"Then Abram went up from Egypt, he and his wife and all that he had, and Lot with him, to the South. Abram was very rich in livestock, in silver, and in gold. And he went on his journey from the South as far as Bethel, to the place where his tent had been at the beginning, between Bethel and Ai, to the place of the altar which he had made there at first. And there Abram called on the name of the LORD" (Gen. 13:1-4).
After being rebuked by Pharaoh, Abram returned to the spot he had set up his tent previously, near Bethel. Abram worshiped God upon the altar he had made there previously. Abram's great wealth is mentioned, and it has become a problem logistically. It was becoming difficult to live in the same place with his nephew Lot because he too was wealthy. Although it doesn't take much room to store a lot of gold and silver, it does take a great deal of space to maintain wealth in livestock. Animals must be able to spread out to survive and thrive.
"Lot also, who went with Abram, had flocks and herds and tents. Now the land was not able to support them, that they might dwell together, for their possessions were so great that they could not dwell together. And there was strife between the herdsmen of Abram's livestock and the herdsmen of Lot's livestock. The Canaanites and Perizzites then dwelt in the land. So Abram said to Lot, 'Please let there be no strife between you and me, and between my herdsmen and your herdsmen; for we are brethren. Is not the whole land before you? Please separate from me. If you take the left, then I will go to the right; or, if you go to the right, then I will go to the left'" (Gen. 13:5-9).
Abram loves his family more than himself. He doesn't want there to be contention between his herdsman and Lot's herdsman over the land. Such was not necessary or productive. So, he graciously allowed his nephew to take first pick. What part of the land before them would Lot prefer? This shows Abram's wisdom, selflessness, and generosity. He is most certainly playing the role of a peacemaker here. We today ought to be able to likewise work out difficulties with our brethren without going to war with our tongues!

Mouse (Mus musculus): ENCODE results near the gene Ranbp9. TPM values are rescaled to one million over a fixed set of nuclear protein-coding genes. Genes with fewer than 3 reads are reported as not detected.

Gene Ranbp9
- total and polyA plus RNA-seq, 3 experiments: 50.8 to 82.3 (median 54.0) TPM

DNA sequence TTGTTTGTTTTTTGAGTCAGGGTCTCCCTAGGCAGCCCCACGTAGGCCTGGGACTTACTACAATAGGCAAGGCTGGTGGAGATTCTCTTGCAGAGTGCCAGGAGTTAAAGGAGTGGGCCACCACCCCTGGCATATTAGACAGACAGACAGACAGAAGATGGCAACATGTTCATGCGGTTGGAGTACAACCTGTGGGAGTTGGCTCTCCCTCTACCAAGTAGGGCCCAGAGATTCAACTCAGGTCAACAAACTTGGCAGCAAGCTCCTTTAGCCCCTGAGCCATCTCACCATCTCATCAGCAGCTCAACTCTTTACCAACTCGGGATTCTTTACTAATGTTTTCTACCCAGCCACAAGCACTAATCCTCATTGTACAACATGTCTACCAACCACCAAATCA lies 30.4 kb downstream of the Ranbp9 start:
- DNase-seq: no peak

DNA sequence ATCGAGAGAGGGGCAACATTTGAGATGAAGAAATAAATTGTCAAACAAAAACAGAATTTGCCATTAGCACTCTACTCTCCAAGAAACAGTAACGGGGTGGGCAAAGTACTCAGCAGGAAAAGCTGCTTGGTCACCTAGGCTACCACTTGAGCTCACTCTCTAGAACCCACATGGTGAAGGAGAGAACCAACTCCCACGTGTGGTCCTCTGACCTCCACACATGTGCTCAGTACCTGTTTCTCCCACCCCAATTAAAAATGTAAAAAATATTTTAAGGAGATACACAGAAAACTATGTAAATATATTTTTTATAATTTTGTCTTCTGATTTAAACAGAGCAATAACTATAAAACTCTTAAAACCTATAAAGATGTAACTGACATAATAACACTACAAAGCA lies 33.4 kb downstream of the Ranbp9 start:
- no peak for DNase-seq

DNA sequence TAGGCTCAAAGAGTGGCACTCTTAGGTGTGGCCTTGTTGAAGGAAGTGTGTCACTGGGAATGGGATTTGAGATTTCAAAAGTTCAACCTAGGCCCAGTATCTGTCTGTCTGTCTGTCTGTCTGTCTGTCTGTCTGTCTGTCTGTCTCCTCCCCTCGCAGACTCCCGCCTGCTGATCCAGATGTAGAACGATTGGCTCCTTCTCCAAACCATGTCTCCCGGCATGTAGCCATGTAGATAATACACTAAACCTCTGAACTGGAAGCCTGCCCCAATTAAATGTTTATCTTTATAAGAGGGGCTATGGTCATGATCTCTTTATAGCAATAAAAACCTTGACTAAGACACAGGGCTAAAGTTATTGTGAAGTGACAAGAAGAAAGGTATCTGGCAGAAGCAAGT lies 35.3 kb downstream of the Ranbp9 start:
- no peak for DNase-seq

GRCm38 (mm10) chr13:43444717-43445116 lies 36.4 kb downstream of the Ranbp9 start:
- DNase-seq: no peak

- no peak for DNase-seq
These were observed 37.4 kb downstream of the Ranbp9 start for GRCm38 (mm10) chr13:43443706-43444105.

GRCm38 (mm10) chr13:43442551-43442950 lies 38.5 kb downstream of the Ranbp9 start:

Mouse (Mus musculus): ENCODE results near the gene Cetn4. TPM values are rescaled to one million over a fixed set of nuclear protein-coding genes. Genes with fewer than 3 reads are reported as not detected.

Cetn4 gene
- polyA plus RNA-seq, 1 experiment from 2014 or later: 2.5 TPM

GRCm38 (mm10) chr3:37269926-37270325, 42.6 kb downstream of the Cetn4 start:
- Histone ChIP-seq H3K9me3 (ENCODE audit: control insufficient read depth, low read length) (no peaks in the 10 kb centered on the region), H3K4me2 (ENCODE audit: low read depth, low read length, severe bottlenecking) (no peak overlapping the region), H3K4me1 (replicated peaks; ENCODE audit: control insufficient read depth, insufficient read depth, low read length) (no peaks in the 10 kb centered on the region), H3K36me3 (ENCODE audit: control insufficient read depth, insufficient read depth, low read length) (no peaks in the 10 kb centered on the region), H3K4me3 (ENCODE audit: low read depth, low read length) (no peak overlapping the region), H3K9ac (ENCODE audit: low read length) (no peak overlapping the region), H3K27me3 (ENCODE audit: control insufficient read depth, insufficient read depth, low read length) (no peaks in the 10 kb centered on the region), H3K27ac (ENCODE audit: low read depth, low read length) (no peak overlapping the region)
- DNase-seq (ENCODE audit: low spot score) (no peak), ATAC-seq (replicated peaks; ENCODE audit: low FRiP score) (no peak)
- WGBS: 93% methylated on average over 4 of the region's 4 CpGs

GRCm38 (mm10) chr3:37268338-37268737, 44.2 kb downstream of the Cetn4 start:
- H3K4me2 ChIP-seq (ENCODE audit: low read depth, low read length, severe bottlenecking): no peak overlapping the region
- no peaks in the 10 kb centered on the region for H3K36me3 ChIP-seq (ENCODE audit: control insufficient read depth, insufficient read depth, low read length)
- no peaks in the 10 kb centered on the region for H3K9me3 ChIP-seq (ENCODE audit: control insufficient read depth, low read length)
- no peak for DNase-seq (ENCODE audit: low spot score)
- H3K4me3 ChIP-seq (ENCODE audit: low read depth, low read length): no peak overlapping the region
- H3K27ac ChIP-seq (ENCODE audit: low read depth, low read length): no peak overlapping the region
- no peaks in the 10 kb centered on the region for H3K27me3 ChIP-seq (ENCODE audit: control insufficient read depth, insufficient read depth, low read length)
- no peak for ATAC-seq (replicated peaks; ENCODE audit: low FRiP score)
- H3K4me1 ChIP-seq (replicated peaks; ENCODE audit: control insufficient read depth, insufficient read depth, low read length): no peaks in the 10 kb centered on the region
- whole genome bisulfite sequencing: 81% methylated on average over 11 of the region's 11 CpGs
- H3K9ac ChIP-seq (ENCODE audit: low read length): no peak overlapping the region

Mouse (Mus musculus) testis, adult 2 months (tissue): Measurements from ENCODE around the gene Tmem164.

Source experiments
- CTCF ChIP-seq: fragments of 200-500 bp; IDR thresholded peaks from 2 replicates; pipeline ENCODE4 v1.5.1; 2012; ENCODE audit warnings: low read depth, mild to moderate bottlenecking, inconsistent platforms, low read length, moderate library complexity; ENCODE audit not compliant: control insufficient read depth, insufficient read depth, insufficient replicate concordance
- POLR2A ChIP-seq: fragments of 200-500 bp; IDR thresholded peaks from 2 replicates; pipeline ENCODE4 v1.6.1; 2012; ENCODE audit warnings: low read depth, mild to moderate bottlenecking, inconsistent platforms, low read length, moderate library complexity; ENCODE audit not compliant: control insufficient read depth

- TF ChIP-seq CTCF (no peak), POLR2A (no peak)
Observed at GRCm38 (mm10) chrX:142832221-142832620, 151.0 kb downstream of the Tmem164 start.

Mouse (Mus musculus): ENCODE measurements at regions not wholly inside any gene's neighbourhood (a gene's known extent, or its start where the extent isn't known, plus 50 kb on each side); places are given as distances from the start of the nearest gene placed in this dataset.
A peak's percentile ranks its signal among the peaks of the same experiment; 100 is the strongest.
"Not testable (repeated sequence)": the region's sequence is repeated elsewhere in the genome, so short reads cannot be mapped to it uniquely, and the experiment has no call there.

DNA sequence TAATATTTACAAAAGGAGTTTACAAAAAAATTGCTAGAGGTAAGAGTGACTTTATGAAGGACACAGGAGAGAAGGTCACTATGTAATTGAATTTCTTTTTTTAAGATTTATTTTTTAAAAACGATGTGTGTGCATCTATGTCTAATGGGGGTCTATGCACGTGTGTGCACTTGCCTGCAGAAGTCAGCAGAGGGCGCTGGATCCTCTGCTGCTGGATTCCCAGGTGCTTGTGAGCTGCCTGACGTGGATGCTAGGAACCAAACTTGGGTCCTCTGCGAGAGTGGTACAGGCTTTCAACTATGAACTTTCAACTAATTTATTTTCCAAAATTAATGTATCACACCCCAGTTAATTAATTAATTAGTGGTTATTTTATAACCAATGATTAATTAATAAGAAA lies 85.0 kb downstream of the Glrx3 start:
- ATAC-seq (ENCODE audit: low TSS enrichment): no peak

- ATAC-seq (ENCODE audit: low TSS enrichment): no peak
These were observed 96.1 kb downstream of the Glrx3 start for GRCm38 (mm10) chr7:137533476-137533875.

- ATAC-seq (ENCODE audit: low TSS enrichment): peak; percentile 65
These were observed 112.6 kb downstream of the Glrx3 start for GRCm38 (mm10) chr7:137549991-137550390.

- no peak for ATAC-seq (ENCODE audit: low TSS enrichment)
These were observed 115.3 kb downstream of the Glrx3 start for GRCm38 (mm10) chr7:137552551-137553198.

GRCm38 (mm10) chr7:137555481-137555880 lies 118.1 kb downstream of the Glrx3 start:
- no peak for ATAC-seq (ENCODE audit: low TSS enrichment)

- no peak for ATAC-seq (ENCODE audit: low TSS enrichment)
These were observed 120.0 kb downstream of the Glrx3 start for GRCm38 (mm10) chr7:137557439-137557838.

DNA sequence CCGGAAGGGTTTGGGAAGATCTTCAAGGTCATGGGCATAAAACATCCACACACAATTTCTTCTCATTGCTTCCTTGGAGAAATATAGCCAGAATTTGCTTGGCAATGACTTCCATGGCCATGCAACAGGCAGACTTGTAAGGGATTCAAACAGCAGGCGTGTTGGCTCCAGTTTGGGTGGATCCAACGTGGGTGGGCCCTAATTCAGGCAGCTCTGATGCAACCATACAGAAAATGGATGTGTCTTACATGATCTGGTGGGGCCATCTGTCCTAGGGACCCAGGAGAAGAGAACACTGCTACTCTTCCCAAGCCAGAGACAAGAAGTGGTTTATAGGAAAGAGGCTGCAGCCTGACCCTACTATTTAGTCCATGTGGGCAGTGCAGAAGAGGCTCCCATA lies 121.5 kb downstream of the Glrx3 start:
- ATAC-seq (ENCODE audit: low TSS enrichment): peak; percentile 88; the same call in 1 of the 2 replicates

"And Lot lifted his eyes and saw all the plain of the Jordan, that it was well watered everywhere (before the LORD destroyed Sodom and Gomorrah) like the garden of the LORD, like the land of Egypt as you go toward Zoar. Then Lot chose for himself all the plain of Jordan, and Lot journeyed east. And they separated from each other. Abram dwelt in the land of Canaan, and Lot dwelt in the cities of the plain and pitched his tent even as far as Sodom. But the men of Sodom were exceedingly wicked and sinful against the LORD" (Gen. 13:10-13).
Lot made his choice based upon what ground looked best to him (rather than defer to his uncle). Moses compares the land to the well watered garden of Eden, so it must have been a great spot! Lot and Abram separate on good terms, though there is some foreshadowing here regarding the city of Sodom. The men of that city were "exceedingly wicked and sinful against the LORD" and they would soon be "destroyed". As we will see in Genesis 19, it is difficult (even for righteous men) to be continually associated with evil and not be negatively influenced by it.
"And the LORD said to Abram, after Lot had separated from him: 'Lift your eyes now and look from the place where you are--northward, southward, eastward, and westward; for all the land which you can see I give to you and your descendants forever. And I will make your descendants as the dust of the earth; so that if a man could number the dust of the earth, then your descendants also could be numbered. Arise, walk in the land through its length and its width, for I give it to you.' Then Abram moved his tent, and went and dwelt by the terebinth trees of Mamre, which are in Hebron, and built an altar there to the LORD" (Gen. 13:14-18).
Once Abram was alone, God provided more information to his friend regarding the extent of the land he and his descendants would receive. They would own it all--everything Abram could see in any direction! Abram's descendants would be very numerous and would be able to fill the land God was giving them. Of course, one can only wonder about the thoughts going through Abram's mind. How could he ever have such numerous descendants since he was 75 and still without an heir? God instructed Abram to examine the land more closely, which would require traveling throughout it. Abram did so and, in the process, built another altar at a different location.
Thank you for listening, and may the Lord bless you as you strive to do His will.